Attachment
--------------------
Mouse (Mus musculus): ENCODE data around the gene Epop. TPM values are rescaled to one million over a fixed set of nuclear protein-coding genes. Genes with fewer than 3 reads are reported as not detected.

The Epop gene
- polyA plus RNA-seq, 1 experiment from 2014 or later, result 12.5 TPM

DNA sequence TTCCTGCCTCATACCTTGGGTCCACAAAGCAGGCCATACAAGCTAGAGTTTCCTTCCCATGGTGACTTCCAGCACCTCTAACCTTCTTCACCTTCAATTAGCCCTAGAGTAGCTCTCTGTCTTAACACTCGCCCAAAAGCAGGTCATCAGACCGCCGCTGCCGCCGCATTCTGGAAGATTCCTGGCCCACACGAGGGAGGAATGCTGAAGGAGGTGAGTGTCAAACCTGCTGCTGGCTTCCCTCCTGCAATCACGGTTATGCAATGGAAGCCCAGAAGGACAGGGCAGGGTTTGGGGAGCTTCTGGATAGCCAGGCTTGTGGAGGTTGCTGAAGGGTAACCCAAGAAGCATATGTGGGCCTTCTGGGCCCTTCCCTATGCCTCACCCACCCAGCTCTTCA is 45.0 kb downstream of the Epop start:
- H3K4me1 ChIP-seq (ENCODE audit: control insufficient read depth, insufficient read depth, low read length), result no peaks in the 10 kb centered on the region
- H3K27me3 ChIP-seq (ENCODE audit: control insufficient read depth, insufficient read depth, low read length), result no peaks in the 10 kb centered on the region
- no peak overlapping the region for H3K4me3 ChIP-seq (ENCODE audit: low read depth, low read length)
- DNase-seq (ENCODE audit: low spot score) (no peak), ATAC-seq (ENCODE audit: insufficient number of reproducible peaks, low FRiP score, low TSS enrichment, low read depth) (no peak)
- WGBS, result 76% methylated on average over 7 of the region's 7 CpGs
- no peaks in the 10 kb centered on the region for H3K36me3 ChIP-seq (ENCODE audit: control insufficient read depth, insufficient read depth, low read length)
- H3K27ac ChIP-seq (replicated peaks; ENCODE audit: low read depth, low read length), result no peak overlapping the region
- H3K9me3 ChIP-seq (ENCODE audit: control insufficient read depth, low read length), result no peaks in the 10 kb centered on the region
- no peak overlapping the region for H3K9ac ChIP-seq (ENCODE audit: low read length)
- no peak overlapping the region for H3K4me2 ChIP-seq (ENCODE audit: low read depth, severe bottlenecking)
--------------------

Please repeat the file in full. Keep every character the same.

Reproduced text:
Mouse (Mus musculus): ENCODE data around the gene Epop. TPM values are rescaled to one million over a fixed set of nuclear protein-coding genes. Genes with fewer than 3 reads are reported as not detected.

The Epop gene
- polyA plus RNA-seq, 1 experiment from 2014 or later, result 12.5 TPM

DNA sequence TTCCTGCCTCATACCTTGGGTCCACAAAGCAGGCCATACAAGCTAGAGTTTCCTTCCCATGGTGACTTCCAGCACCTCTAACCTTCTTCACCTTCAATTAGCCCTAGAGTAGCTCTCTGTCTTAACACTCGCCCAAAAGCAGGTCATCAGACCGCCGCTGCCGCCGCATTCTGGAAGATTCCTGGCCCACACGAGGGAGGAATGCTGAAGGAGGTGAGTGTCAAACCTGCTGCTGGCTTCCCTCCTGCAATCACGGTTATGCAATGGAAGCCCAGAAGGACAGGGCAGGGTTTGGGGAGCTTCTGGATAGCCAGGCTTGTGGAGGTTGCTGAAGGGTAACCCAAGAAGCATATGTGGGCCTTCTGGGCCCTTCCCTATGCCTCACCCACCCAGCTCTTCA is 45.0 kb downstream of the Epop start:
- H3K4me1 ChIP-seq (ENCODE audit: control insufficient read depth, insufficient read depth, low read length), result no peaks in the 10 kb centered on the region
- H3K27me3 ChIP-seq (ENCODE audit: control insufficient read depth, insufficient read depth, low read length), result no peaks in the 10 kb centered on the region
- no peak overlapping the region for H3K4me3 ChIP-seq (ENCODE audit: low read depth, low read length)
- DNase-seq (ENCODE audit: low spot score) (no peak), ATAC-seq (ENCODE audit: insufficient number of reproducible peaks, low FRiP score, low TSS enrichment, low read depth) (no peak)
- WGBS, result 76% methylated on average over 7 of the region's 7 CpGs
- no peaks in the 10 kb centered on the region for H3K36me3 ChIP-seq (ENCODE audit: control insufficient read depth, insufficient read depth, low read length)
- H3K27ac ChIP-seq (replicated peaks; ENCODE audit: low read depth, low read length), result no peak overlapping the region
- H3K9me3 ChIP-seq (ENCODE audit: control insufficient read depth, low read length), result no peaks in the 10 kb centered on the region
- no peak overlapping the region for H3K9ac ChIP-seq (ENCODE audit: low read length)
- no peak overlapping the region for H3K4me2 ChIP-seq (ENCODE audit: low read depth, severe bottlenecking)